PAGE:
Not until we fill out the U.S. census form are we forced to look at these nuances. Some resist while others argue. My friend Janice shared her frustration over a plate of mofongo the other day: “I don’t know what to put down. I’m not black or white; I’m brown.” I looked at her and said, “You’re Indigenous in the same way that I am Indigenous and Black.” I’ll never forget the shock and awe on her face.


In a similar conversation my husband’s uncle said, “I’m not white, I’m Puerto Rican. The census just wants to divide us and bring over racist drama from the U.S.” I looked at him, confused. He is white. We may share the same national pride, but once we leave the island, accents aside, people will see him as white and me as ambiguously brown.


I know that the U.S. struggle with race is not our story, but that doesn’t mean we don’t have one of our own. So during this month of heritage and celebration, I invite you to explore with your loved ones the “both/ands” of your own identity.



Kristina Diaz has enjoyed a long career as a portrait photographer that has expanded to brand consulting as well as video and podcast editing/production in the past four years. She calls Dorado, Puerto Rico, home and is currently working on her first novel and a collection of short stories. In addition to writing, she is a fifth-generation oral tradition storyteller. Kristina is a third-generation cradle Lutheran from the Caribbean synod in Region 9. She currently serves on the board of the Asociaciacion de Ministerios Latinos of the ELCA as Communications Coordinator.


Independence in Inches: A July 4th Reflection by Nathaniel Viets-Van Lear

 Independence in Inches: A July 4th Reflection by Nathaniel Viets-Van lear

For the last four years, I’ve made the same walk on Fourth of July weekend. Each walk feeling as hot as any other before it. Shoes sticking to cracked Chicago concrete. Dots of melty black asphalt. Signs of streets deserving a little tender love, as my grandma called it.


These long walks on Douglas Boulevard in North Lawndale always have something to teach me about the past. In this all-Black neighborhood, it’s a street named after a white Illinois senator, slave owner and avid advocate for slavery. One of many dark legacies in a very American city.


For the last four summers, every July Fourth weekend I walked these streets. Because I am a youth worker. And the July Fourth weekend marks the final dress rehearsal for our youth-led community walks program. A youth job program of the organization My Block My Hood My City. A program that trains young people from the west side in how to tell the stories and history of their community. They lead myself and hundreds of guests through these same steps of North Lawndale civil rights history.


Each July Fourth weekend, walking past these iconic sites of old becomes a form of timeless therapy. A reminder of time shifting while the endemic remains all too similar.


A century-old funeral home. Formerly Jewish. Currently Black-owned. Agelessly busy during the summertime.


The corner store pharmacy. Providing affordable medicine for a class in need.


A former Jewish synagogue and then Baptist church. A building that became the center of Martin Luther King Jr.’s organizing during his time in Chicago. Stone Stars of David intermixed with stained-glass crosses. An eternal center of religion and activism.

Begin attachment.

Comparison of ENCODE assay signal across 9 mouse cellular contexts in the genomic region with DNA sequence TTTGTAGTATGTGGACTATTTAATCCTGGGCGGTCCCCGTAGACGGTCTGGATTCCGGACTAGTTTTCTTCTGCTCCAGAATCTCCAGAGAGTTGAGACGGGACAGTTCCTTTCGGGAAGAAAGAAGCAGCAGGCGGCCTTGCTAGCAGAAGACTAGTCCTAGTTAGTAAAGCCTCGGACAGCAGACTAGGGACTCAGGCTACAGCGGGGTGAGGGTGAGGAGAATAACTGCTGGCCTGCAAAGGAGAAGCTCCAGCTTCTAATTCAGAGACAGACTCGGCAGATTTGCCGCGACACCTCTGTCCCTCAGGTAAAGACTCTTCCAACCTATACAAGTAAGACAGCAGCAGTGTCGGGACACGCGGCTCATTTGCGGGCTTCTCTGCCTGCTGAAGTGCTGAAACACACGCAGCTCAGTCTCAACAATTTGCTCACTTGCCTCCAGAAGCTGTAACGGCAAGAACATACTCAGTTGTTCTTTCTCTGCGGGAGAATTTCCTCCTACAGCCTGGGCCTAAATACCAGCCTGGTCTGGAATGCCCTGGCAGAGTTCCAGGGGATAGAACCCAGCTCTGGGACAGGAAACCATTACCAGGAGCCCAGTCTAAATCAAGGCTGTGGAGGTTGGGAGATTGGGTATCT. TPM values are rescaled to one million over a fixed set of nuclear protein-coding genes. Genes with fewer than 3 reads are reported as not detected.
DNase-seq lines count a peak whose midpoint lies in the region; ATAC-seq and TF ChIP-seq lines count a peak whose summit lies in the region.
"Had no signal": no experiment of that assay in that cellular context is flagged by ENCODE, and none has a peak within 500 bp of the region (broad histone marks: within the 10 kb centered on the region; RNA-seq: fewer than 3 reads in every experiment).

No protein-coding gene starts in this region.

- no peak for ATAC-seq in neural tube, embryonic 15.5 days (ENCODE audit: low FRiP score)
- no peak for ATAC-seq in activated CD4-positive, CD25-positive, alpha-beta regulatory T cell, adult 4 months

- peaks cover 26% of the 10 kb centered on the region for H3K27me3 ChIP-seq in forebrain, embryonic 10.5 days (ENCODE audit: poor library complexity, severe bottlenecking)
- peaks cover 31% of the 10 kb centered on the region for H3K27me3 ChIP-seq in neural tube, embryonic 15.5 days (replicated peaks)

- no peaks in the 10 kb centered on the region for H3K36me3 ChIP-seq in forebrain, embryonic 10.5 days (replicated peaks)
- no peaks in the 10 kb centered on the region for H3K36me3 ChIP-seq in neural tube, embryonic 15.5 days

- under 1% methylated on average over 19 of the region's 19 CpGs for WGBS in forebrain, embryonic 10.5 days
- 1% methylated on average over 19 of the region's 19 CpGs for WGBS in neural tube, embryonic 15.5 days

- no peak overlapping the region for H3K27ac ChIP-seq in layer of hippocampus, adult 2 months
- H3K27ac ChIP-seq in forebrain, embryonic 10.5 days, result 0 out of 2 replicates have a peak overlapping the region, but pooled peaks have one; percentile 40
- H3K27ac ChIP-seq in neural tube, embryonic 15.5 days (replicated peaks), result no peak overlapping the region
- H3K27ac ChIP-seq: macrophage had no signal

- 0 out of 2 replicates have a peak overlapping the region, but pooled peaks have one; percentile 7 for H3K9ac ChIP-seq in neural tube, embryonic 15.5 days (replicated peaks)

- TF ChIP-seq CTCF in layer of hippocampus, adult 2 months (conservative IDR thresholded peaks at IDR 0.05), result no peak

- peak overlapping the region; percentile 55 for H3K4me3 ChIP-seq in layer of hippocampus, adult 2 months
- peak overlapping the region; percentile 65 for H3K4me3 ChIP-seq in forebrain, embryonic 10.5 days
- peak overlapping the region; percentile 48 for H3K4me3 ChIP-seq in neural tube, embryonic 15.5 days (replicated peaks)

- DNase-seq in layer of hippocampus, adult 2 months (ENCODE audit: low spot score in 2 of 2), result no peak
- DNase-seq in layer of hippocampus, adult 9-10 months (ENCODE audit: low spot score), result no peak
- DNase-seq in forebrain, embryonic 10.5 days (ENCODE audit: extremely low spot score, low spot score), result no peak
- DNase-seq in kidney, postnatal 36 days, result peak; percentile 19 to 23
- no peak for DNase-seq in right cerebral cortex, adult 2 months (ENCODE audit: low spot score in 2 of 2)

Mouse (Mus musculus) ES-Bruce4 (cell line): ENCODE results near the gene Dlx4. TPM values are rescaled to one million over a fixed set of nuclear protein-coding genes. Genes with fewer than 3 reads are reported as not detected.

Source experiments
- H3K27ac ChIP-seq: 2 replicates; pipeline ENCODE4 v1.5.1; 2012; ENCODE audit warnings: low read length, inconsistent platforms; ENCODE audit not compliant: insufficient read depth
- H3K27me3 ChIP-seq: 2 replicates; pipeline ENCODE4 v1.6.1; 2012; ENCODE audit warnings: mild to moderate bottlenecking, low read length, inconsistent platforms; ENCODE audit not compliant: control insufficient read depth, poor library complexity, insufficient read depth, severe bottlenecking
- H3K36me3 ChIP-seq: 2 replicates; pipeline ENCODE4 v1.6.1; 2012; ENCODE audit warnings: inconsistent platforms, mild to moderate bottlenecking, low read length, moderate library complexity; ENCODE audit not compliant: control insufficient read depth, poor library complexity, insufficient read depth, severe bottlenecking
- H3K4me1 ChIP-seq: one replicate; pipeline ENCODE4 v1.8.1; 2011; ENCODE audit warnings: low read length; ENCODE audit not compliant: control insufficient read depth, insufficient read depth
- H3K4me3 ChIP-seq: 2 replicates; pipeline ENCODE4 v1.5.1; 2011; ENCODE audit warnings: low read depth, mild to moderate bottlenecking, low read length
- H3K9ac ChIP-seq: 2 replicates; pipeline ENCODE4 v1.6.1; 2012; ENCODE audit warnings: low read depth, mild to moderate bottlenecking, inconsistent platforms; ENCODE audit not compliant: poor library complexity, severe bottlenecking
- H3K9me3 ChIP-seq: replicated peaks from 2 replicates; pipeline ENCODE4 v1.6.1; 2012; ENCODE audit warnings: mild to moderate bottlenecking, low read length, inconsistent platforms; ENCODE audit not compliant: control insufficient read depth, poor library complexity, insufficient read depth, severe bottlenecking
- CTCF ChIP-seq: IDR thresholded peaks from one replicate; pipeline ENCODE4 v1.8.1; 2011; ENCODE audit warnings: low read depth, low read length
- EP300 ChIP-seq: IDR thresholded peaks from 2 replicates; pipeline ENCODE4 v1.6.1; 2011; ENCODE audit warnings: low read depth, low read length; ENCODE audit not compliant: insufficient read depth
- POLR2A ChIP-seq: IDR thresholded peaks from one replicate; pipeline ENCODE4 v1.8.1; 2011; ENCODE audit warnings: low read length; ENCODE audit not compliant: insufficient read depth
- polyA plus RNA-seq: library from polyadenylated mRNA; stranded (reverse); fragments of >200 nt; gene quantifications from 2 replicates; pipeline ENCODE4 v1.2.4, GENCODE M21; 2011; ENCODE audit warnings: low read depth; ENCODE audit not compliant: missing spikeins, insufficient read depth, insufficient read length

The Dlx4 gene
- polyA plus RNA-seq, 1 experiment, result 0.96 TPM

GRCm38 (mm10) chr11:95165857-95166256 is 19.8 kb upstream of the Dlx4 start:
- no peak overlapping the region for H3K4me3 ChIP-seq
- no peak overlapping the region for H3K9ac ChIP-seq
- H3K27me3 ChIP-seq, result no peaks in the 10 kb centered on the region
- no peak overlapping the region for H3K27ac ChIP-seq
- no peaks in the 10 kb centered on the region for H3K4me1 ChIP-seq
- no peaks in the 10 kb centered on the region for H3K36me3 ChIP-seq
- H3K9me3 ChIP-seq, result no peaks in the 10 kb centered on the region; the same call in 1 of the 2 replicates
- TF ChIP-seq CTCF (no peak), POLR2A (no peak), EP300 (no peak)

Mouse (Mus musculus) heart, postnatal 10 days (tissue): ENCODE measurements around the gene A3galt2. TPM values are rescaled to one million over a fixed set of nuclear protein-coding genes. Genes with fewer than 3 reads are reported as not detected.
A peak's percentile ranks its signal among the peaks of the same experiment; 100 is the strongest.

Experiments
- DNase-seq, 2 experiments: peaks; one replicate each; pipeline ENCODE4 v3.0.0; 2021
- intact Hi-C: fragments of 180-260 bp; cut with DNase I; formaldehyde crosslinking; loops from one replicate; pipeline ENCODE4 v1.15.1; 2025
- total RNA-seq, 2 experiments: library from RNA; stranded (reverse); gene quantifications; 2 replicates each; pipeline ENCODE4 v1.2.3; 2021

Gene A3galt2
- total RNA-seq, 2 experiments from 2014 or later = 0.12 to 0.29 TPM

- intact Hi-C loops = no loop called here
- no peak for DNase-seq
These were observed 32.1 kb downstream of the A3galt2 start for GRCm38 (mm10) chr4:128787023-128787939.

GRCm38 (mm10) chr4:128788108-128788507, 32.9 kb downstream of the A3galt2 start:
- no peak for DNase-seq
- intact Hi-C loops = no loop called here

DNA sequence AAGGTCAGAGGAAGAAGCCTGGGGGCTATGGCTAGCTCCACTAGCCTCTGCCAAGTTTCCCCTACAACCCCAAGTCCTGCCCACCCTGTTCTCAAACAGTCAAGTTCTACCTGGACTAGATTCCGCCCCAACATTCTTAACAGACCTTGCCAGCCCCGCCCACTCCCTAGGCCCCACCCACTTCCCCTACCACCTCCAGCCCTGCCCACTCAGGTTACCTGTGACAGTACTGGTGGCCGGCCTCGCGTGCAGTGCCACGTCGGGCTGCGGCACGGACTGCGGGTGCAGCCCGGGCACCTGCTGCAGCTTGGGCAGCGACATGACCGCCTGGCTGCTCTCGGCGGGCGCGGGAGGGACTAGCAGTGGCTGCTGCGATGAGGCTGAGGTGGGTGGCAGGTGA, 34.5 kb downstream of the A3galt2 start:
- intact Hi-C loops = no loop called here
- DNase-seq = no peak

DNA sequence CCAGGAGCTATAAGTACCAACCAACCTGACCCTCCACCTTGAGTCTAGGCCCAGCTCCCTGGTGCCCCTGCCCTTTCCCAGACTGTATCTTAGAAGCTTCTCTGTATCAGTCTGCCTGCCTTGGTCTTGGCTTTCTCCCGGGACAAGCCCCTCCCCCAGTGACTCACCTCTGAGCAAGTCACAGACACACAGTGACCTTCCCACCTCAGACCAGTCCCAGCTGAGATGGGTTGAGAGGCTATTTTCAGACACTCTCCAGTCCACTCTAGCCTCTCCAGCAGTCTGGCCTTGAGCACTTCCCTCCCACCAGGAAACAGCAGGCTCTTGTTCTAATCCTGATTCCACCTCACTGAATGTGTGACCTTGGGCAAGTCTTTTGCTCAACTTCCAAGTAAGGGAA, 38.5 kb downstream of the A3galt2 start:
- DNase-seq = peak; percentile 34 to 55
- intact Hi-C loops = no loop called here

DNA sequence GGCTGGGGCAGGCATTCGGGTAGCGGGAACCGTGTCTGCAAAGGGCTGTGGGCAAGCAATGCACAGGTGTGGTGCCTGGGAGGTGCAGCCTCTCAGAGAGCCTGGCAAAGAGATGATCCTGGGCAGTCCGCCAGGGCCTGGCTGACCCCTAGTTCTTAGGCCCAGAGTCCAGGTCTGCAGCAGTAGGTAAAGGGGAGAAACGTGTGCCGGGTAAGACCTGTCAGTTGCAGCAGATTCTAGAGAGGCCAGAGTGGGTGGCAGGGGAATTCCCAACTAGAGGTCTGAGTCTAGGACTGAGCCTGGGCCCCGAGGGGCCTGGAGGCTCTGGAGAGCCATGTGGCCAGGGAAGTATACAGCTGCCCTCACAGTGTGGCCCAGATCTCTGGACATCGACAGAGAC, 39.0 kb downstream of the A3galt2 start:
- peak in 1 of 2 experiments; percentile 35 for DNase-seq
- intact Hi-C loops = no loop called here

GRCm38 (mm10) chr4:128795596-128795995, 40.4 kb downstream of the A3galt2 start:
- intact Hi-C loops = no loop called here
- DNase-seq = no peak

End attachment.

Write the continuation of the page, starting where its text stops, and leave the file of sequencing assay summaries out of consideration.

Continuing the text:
It was here that MLK organized a movement against the relegation of blacks to slums and ghettos in the city. With gentrification and segregation as prevalent now as ever before, it’s a movement to which Chicagoans of today can certainly relate.


Independence Day comes and goes. But so much remains the same.


Yet each year I still cherish my time in this space especially. This annual walk through the aged stone temple building brings visceral images to the imagination. You can almost taste 60 years ago. MLK speaking to a packed crowd of Black folks. Sweating in that Chicago heat. Folks taking significant time and significant risk to be in radical community with one another. Many of them as young as the high schoolers I work with today.


I cherish that time in that space, because it’s in that nostalgia that you feel the weight of the movement.


On July 4, 1777, our American ancestors were still struggling as slaves.

On July 4, 1877, our ancestors were new freedmen struggling to survive.

And almost 100 years after that MLK was leading our struggle for civil rights.


That struggle is in the bones of Black folk. It is in our ancestral DNA.


And where will we be on Independence Day 2065? With God’s grace, I hope to live to see it. I hope to see it and smile, as my ancestors are today watching over me as I walk these same streets. Mere footsteps on the long path to justice. Inches closer on the road to freedom.


It’s the inches that I contemplate. And it’s for the inches I celebrate. Not with a burst like fireworks and loud sparks. More like a quiet flame. That same flame I see in the eyes of our young folk. Those passionate for justice. The ones who lead the way.




Nathaniel identifies as a multiracial activist, youth social worker, facilitator and teaching artist. Born and raised in Chicago, Nathaniel currently serves as director of youth development for the organization My Block My Hood My City. He has served in various leadership roles within the ELCA, including the Lutheran Youth Organization, the Multicultural Advisory Committee, the MYLE planning committee, and GLOCAL. He served as a multicultural consultant for the ELCA  and crafted an anti-bias curriculum for the 2015 youth gathering. Nathaniel believes radical change can happen in communities with the right tools and investment.